Lies, Damn Lies and the Bureau of Labor Statistics
by Jim Walsh | Posted April 29, 2012
Wise men going back at least as far as the great George Orwell have pointed out that statists have little but contempt for objective facts, truth, or reality. In the present day, this contempt is proved most clearly by the parade of false reports and statistical manipulations issued by the Department of Labor. Headed by former congresswoman and current troglodyte Hilda L. Solis, the Labor Department has become — primarily through its Bureau of Labor Statistics (BLS) and Employment and Training Administration (ETA) — the real-world version of the Ministry of Truth. Every report is revised; every revision changes numbers to favor the state.
And reality goes down the memory hole.
Since the first of March alone, the Labor Department has revised three major reports on U.S. labor productivity, job creation and unemployment. There are several official explanations for these revisions; the main one is Solis’ intellectually dishonest commitment to making employment data “seasonally adjusted.”
In theory, seasonal adjustment is supposed to smooth statistical bumps like temporary retail hiring around the Christmas or summer holidays and make it easier chart trends. Fair enough. But, in practice, Solis’ staff of statistical manipulators uses perpetual revision to create the illusion that newer numbers are always an improvement over older ones.
When Labor released these cooked numbers, the mainstream financial press parroted the line that the number was the “lowest in four years."
I’ve done enough statistical analysis to know that even (or especially) the most honest analyst will occasionally revise results. And, to be sure, Labor isn’t the only federal bureaucracy that does so. But few other agencies do so, so systematically . . . or with such partisan willfulness.
Here’s an example of the revision game from the ETA’s most recent (April 19) report on new unemployment insurance claims:
In the week ending April 14, the advance figure for seasonally adjusted initial claims was 386,000, a decrease of 2,000 from the previous week's revised figure of 388,000. The 4-week moving average was 374,750, an increase of 5,500 from the previous week's revised average of 369,250.
See what Solis’ hacks did there? They claimed that the number of initial claims for unemployment benefits was a “decrease” from the previous week’s “revised” number. What they don’t say is that the revision to the previous week’s number was to increase it from the 380,000 they reported at the time to the new number of 388,000. So, they raised the previous week’s number in order to claim the new number was a decrease.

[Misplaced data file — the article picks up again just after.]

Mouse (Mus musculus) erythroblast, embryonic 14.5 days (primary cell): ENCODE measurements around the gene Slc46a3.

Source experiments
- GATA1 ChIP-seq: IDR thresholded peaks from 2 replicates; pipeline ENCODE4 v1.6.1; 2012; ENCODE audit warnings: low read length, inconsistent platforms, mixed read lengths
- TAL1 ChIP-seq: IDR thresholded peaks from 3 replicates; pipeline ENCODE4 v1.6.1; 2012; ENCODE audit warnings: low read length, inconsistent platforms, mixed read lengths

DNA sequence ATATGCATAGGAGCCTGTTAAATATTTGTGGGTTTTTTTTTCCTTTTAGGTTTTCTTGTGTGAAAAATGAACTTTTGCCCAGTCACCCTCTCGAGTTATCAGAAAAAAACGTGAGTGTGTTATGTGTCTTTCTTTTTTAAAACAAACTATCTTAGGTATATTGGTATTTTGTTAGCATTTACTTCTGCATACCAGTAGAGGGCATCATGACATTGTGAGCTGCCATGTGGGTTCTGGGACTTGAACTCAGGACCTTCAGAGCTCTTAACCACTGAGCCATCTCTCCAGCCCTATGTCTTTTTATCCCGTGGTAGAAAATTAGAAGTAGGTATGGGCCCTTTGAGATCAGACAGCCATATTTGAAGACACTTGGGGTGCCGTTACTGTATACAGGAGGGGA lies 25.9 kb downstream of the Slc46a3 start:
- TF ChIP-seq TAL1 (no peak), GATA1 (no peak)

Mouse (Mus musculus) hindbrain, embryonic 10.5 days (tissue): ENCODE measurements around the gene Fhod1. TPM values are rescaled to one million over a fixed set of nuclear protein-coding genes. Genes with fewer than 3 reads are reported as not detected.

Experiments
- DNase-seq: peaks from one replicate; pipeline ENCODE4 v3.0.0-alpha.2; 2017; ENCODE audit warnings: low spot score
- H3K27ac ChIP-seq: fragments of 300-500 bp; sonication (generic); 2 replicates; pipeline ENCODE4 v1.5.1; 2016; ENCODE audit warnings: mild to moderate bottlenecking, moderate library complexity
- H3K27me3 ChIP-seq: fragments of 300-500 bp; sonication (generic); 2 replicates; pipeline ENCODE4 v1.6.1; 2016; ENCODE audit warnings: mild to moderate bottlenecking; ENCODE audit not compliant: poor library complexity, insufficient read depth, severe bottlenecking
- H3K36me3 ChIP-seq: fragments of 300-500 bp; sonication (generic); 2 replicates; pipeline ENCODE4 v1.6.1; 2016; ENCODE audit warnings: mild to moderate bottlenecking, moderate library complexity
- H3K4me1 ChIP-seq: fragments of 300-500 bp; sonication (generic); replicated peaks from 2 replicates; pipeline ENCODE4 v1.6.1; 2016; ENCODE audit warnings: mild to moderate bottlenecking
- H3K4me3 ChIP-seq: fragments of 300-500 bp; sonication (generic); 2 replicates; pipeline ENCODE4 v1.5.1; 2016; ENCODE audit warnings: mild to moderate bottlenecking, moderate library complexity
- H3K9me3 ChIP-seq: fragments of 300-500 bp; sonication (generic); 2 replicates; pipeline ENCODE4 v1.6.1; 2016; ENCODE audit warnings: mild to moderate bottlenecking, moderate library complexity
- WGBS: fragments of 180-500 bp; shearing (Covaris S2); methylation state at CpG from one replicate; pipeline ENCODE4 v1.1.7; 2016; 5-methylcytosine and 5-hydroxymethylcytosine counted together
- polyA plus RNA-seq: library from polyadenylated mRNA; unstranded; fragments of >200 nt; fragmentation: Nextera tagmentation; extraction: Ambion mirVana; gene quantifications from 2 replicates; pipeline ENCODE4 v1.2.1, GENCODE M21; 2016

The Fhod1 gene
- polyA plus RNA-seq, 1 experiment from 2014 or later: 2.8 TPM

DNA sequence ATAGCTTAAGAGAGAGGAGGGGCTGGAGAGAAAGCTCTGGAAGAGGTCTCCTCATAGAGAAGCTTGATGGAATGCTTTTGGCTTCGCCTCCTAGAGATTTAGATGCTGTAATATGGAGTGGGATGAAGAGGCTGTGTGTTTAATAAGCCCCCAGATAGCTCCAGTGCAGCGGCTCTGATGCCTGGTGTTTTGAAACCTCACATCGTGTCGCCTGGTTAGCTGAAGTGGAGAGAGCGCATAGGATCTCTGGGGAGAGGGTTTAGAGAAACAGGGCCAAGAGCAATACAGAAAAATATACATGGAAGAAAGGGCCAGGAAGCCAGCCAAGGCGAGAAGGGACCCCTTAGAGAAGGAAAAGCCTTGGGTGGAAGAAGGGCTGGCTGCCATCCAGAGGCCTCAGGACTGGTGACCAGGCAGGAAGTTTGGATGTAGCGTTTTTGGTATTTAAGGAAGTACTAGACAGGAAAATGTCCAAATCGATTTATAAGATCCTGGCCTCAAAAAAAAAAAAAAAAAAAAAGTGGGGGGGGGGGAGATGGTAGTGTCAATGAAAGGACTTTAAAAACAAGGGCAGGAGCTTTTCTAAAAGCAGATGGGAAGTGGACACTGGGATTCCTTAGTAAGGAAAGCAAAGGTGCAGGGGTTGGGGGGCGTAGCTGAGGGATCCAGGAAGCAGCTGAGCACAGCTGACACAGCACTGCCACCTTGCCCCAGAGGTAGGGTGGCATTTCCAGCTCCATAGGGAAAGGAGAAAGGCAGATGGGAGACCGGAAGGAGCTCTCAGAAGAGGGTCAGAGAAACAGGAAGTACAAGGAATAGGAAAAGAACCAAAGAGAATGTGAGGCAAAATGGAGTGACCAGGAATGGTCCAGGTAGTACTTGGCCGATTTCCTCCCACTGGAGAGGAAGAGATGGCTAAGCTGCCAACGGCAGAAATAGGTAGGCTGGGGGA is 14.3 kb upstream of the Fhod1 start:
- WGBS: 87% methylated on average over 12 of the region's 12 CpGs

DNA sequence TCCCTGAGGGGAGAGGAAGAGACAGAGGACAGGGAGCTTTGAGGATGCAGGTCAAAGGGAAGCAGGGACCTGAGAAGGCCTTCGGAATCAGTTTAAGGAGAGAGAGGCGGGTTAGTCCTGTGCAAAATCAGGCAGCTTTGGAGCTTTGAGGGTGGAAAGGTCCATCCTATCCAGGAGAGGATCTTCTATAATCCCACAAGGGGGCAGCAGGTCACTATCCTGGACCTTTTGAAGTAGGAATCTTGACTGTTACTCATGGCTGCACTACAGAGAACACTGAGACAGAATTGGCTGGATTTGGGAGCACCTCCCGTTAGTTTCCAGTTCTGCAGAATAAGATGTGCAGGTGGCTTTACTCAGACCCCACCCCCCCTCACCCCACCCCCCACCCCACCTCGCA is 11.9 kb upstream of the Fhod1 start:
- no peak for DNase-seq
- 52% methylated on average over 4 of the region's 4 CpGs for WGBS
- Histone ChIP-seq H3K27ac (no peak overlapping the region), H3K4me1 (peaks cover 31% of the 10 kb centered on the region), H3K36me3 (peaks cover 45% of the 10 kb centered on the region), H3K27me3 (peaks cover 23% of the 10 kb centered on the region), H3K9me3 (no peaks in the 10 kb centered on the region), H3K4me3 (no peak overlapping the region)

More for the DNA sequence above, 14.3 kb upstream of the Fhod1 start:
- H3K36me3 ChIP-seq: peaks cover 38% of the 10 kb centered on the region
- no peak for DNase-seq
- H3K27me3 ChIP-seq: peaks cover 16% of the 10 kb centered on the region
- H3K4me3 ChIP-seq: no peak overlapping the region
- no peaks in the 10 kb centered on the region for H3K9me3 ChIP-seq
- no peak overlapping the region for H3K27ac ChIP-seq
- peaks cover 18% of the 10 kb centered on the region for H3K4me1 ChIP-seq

Keeping the four-week moving average for unemployment claims below 375,000 is important because that’s a common inflection point between a rising and falling overall unemployment number. Given the accounting trickery in which Labor engages, a number so close to the inflection point has to be taken with a large grain of salt. The real number may be higher — and overall unemployment may be rising.
Solis’ subordinates play the same sorts of games with the so-called “jobs created” numbers. According to the BLS, “total nonfarm payroll employment” rose by 120,000 jobs in March. This was perceived as a bad number — significantly lower than the jobs created in the previous few months. If then-current numbers held, the trend for the first few months of 2012 was bad, indeed: January, 284,000; February, 227,000; March 122,000.
Focusing only on people who’ve recently been laid off, are actively looking for work, or are applying for unemployment benefits hides the backlog of unemployed people who’ve stopped looking for jobs.
But the Labor staff had a plan for making the downward line on a graph of those numbers less steep. They revised the January and February numbers, moving some of the January jobs into February. The “revised” decline: January, 275,000; February, 240,000; March 122,000.
The net effect isn’t much different; but the optic is better. The graph looks more like a plane gliding to a landing than crashing into flames.
Here’s an even more extreme example, from the April 19 ETA report I quoted above:
The advance number for seasonally adjusted insured unemployment during the week ending April 7 was 3,297,000, an increase of 26,000 from the preceding week’s revised level of 3,271,000. The 4-week moving average was 3,317,750, a decrease of 21,500 from the preceding week’s revised average of 3,339,250.
So, the current number of Americans receiving unemployment benefits was up. But the revised four-week trend was down. How could that be? Solis and crew used revisions to inflate the numbers at the back of the four-week chart.
They had used revisions to similar effect a few weeks earlier, on March 29, when it trumpeted a “decline” in initial unemployment insurance claims. It announced:
Initial jobless claims fell 5,000 in the week ended March 24 to 359,000, the lowest since April 2008 . . .
Later, in the fine print, the agency admitted that it had revised the previous week’s figure to 364,000 from an initially-reported 348,000. So, if not for the revision, the newer number would have increased by more than 10,000 new Americans on the dole.